We are supposed to pat ourselves on the back because we're handing over £11 billion or thereabouts in aid to needy countries. Much of this either props ups government budgets (and in doing so reduces any incentive to actually collect some taxes) or is spent on politically-correct environmental and education programmes. But that's as maybe - there's a much more important support going from the UK to those needy countries:
Just one in 20 households in the UK make remittances, which are transfers of cash back to countries of origin to either families or communities. Yet, even though they are small in number, with an average remittance worth £31 per week, the World Bank estimated that last year some $23.16bn was transferred in remittances from the UK.
This money goes directly to real people, it doesn't need officials to administer it or aid workers to manage it. There's no need for grand plans or strategies. And it works - the people getting remittances spend it on improving their lives. On building better homes, on buying a bicycle or paying bus fares.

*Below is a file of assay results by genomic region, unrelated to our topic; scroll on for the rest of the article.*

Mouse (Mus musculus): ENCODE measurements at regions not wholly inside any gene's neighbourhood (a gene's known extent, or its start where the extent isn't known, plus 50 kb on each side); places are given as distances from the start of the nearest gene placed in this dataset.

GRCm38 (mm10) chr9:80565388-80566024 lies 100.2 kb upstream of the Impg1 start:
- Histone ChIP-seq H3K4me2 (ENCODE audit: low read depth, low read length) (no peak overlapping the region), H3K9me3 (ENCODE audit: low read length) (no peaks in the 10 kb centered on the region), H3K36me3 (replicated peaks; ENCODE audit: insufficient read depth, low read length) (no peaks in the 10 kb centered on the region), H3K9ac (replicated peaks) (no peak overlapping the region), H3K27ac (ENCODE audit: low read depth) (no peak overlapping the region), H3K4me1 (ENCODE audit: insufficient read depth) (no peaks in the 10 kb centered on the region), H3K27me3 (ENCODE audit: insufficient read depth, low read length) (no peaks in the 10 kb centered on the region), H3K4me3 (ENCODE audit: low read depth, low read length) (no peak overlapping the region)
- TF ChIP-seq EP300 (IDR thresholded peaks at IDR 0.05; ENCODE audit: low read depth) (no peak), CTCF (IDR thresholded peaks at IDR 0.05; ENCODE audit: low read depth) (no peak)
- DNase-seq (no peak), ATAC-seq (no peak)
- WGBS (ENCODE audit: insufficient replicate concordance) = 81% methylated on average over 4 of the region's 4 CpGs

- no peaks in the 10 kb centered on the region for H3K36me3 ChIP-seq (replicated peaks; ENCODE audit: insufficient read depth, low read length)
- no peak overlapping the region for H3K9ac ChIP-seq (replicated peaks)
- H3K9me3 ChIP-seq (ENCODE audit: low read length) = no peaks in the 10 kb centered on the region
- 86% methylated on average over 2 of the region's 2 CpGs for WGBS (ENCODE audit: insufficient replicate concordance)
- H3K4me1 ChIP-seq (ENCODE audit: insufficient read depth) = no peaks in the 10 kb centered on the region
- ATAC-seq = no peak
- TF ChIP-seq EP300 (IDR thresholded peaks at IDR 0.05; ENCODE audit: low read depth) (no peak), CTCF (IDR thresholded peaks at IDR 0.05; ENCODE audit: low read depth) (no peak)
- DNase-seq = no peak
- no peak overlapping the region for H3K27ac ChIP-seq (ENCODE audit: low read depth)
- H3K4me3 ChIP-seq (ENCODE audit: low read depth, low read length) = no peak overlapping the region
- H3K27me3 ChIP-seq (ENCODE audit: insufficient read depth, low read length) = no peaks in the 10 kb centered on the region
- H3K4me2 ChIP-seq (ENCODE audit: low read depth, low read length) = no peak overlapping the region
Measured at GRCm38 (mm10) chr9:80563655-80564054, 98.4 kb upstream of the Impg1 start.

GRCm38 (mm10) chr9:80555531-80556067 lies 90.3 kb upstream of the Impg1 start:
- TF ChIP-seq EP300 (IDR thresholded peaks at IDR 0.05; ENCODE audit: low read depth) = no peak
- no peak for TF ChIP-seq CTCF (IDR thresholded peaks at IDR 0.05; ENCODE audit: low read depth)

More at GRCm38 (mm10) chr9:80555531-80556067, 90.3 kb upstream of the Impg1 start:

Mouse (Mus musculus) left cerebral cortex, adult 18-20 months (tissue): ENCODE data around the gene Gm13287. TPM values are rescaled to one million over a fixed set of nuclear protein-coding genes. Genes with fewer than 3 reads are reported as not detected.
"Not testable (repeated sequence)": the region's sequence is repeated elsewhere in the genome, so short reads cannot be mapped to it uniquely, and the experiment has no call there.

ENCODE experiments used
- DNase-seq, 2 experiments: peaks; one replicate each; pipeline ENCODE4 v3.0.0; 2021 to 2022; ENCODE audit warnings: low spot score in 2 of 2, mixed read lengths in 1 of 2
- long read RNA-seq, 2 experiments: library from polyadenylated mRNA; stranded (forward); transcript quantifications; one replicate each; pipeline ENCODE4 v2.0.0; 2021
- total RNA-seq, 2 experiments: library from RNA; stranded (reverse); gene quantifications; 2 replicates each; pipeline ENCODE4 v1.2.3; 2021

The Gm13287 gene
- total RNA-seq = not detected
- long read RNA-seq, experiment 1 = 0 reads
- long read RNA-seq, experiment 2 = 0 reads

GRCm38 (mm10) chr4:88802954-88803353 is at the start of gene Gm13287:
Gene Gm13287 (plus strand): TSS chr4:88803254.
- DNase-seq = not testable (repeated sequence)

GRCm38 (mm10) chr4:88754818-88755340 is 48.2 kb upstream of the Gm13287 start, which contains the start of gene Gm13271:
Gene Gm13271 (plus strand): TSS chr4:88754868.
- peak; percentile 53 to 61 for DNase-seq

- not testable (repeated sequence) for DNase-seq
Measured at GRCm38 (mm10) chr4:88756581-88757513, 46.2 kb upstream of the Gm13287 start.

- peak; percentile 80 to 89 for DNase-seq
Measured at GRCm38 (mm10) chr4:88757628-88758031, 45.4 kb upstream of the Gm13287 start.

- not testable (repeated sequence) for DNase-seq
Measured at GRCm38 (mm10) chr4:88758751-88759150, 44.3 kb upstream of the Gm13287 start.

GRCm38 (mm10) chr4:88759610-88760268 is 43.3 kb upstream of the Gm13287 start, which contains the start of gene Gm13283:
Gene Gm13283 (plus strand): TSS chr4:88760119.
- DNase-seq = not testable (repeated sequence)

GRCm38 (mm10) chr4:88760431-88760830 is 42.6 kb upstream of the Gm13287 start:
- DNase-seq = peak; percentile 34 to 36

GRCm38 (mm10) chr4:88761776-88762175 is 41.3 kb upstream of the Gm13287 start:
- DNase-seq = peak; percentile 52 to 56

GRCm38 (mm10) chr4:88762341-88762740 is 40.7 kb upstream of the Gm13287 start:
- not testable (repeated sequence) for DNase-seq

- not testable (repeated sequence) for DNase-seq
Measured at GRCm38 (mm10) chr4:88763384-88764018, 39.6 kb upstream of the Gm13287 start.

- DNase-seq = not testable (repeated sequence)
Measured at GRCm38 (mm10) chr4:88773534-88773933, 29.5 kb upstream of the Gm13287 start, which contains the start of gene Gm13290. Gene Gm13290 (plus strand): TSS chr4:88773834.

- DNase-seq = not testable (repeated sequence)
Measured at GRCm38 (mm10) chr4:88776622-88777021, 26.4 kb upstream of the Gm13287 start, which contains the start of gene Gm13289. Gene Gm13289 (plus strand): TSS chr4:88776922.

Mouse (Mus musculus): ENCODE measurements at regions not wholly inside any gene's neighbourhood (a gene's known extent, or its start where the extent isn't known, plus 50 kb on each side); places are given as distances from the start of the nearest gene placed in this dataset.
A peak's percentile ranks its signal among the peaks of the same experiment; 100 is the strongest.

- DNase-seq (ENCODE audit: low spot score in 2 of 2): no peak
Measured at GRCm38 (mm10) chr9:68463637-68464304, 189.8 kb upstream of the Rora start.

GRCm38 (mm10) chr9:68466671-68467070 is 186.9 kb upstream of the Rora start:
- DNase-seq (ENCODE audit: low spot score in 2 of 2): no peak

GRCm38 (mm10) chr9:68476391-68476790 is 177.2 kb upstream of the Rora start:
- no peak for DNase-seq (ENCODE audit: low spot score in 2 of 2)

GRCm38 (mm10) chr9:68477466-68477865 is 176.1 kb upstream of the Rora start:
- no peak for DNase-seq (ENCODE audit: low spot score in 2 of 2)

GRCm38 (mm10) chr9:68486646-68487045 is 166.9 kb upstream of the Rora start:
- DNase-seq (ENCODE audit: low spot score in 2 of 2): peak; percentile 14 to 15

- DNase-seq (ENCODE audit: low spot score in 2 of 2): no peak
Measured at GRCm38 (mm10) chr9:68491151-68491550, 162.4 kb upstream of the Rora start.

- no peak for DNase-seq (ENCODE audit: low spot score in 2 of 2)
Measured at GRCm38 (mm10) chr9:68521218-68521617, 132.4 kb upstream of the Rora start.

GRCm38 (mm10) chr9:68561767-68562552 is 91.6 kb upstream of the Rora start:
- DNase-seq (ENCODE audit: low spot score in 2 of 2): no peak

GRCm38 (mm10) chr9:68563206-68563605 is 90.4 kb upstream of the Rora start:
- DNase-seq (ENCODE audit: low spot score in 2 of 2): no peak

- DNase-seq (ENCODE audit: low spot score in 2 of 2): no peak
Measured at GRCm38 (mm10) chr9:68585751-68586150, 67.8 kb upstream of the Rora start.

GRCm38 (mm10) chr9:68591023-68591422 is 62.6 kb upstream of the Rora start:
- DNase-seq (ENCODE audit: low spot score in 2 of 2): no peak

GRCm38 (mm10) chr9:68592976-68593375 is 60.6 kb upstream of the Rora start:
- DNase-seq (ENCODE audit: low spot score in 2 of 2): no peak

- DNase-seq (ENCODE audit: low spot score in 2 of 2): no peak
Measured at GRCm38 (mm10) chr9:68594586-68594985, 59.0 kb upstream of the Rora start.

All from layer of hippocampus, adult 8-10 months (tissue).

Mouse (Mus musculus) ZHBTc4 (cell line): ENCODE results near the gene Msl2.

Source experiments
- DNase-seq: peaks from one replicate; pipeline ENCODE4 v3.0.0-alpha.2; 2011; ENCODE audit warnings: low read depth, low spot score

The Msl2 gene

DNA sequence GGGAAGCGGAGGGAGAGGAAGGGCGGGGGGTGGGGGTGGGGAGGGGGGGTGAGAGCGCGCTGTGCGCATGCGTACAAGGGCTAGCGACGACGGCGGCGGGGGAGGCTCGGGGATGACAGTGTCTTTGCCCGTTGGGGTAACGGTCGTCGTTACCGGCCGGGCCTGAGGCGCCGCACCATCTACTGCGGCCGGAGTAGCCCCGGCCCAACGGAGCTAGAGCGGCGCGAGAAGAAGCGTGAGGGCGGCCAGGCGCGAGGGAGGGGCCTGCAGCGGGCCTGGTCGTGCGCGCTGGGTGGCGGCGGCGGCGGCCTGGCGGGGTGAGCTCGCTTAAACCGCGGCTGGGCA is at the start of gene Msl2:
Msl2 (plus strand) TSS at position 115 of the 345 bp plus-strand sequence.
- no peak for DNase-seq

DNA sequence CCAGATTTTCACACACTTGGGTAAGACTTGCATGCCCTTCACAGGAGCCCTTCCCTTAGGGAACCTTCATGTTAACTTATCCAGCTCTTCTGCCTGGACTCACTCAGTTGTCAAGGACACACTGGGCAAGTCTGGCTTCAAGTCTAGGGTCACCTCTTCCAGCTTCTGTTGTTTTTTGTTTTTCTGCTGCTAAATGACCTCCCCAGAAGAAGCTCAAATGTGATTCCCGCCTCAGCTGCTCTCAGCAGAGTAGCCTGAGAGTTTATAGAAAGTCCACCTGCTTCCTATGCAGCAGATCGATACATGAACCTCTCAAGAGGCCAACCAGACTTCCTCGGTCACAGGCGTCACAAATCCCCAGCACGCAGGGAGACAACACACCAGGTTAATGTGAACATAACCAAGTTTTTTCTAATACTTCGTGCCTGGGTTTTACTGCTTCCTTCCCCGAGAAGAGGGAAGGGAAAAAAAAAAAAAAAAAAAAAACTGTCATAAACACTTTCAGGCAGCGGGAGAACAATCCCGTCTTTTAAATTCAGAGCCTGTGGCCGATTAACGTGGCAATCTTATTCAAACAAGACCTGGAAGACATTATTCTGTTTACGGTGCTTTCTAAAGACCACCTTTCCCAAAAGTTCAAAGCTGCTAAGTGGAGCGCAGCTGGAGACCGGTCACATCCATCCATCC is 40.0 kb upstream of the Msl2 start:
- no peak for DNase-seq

This is real international aid:
Analysis of household survey data show that remittances have reduced poverty and resulted in better development outcomes in many low-income countries. Remittances may have reduced the share of poor people in the population by 11 percentage points in Uganda, 6 percentage points in Bangladesh and 5 percentage points in Ghana. Studies in El Salvador and Sri Lanka find that the children of remittance recipient households have a lower school drop-out rate. In Mexico, Guatemala, Nicaragua and Sri Lanka children in remittance recipient households have higher birth weights and better health indicators than other households.